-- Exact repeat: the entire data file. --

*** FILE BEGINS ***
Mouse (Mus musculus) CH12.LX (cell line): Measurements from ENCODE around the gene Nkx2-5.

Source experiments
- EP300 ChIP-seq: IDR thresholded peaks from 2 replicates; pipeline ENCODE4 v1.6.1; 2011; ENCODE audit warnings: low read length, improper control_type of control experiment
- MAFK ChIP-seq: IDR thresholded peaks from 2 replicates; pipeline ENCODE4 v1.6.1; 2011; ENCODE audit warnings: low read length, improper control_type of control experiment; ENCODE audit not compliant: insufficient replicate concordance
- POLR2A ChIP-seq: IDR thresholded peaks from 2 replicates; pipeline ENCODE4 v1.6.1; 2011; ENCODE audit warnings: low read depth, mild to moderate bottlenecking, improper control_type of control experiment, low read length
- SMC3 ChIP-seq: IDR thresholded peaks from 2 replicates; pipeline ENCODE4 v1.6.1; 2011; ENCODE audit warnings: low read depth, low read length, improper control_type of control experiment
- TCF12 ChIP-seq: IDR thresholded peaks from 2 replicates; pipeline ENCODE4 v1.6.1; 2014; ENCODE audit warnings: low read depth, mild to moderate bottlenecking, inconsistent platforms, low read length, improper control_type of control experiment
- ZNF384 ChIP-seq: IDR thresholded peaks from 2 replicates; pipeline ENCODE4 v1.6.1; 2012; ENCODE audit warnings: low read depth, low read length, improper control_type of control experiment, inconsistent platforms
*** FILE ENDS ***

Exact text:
Mouse (Mus musculus) CH12.LX (cell line): Measurements from ENCODE around the gene Nkx2-5.

Source experiments
- EP300 ChIP-seq: IDR thresholded peaks from 2 replicates; pipeline ENCODE4 v1.6.1; 2011; ENCODE audit warnings: low read length, improper control_type of control experiment
- MAFK ChIP-seq: IDR thresholded peaks from 2 replicates; pipeline ENCODE4 v1.6.1; 2011; ENCODE audit warnings: low read length, improper control_type of control experiment; ENCODE audit not compliant: insufficient replicate concordance
- POLR2A ChIP-seq: IDR thresholded peaks from 2 replicates; pipeline ENCODE4 v1.6.1; 2011; ENCODE audit warnings: low read depth, mild to moderate bottlenecking, improper control_type of control experiment, low read length
- SMC3 ChIP-seq: IDR thresholded peaks from 2 replicates; pipeline ENCODE4 v1.6.1; 2011; ENCODE audit warnings: low read depth, low read length, improper control_type of control experiment
- TCF12 ChIP-seq: IDR thresholded peaks from 2 replicates; pipeline ENCODE4 v1.6.1; 2014; ENCODE audit warnings: low read depth, mild to moderate bottlenecking, inconsistent platforms, low read length, improper control_type of control experiment
- ZNF384 ChIP-seq: IDR thresholded peaks from 2 replicates; pipeline ENCODE4 v1.6.1; 2012; ENCODE audit warnings: low read depth, low read length, improper control_type of control experiment, inconsistent platforms